Public and private life
The economy of Amfipolis depended on the rural population which cultivated the fertile land of the Strymon valley, but there also was a thriving community of merchants, tradesmen and craftsmen. Coinage was a significant aspect of the history of Amfipolis, which in the Macedonian period was the seat of the royal mint. The archaeological finds also tell us something about the administrative organisation of the city, its institutions, authorities and officials. The excavations uncovered one of the most important buildings in the city, the Gymnasium, where young men received education and physical exercise. Of particular interest is the Ephebarchical Law which defines the proper education for youths between 16 and 18 years of age. The city theatre has been traced near the Gymnasium. The prosperity of the city was sustained by the local production of pottery, figurines, statuary and minor works of art. Finds from the private houses, sanctuaries and graves also paint a picture of the everyday life of the inhabitants.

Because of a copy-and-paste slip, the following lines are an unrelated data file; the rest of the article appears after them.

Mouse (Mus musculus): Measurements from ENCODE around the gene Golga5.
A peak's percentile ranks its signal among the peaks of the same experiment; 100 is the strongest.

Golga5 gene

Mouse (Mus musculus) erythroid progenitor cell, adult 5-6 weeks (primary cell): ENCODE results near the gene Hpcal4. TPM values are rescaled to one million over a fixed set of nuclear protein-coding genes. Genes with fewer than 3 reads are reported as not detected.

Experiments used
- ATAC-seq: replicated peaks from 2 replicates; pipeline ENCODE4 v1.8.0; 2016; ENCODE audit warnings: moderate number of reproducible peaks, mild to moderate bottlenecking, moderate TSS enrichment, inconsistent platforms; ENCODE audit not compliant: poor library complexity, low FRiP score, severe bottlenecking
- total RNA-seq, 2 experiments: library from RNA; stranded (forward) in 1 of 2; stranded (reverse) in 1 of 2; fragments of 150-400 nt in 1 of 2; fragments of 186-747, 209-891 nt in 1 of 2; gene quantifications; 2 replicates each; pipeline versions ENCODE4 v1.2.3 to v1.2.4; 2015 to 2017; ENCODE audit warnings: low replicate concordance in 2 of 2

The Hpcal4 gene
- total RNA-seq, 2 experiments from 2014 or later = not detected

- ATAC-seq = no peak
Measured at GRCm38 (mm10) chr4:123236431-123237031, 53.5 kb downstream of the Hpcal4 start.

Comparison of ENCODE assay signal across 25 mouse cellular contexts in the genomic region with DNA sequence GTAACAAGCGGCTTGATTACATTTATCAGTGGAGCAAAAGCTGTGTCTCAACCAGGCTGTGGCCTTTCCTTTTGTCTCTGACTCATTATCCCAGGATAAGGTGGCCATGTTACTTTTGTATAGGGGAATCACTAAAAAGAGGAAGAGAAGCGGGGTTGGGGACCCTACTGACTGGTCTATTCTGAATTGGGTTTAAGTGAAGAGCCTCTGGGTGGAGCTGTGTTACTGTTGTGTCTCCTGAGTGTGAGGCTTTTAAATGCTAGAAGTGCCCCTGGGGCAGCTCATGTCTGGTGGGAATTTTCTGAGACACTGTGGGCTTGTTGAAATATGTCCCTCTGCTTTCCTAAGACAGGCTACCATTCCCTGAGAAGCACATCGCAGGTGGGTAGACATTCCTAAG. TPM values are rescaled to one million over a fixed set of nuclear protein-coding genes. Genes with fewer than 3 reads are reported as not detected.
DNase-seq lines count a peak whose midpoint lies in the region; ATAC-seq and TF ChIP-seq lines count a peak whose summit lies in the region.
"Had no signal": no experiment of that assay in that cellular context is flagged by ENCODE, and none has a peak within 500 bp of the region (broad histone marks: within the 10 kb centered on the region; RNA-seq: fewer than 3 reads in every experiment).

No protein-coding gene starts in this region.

The dead were buried outside the city walls. The typology of the graves depicts differentiation of social and economic status. The monumental tombs of the Macedonian type clearly belonged to the city notables. The burial offerings, namely vases, figurines, weapons and jewellery testify to the wealth and artistic flowering of ancient Amfipolis. A renowned monument of burial character is the
lion of Amfipolis,
dating to the 4th century BC. It probably belonged to Laomedon, general of Alexander the Great.
EARLY CHRISTIAN AMFIPOLIS
occupies the site of the ancient acropolis. At the close of Graeco-Roman antiquity, the capital of the Roman empire was transferred to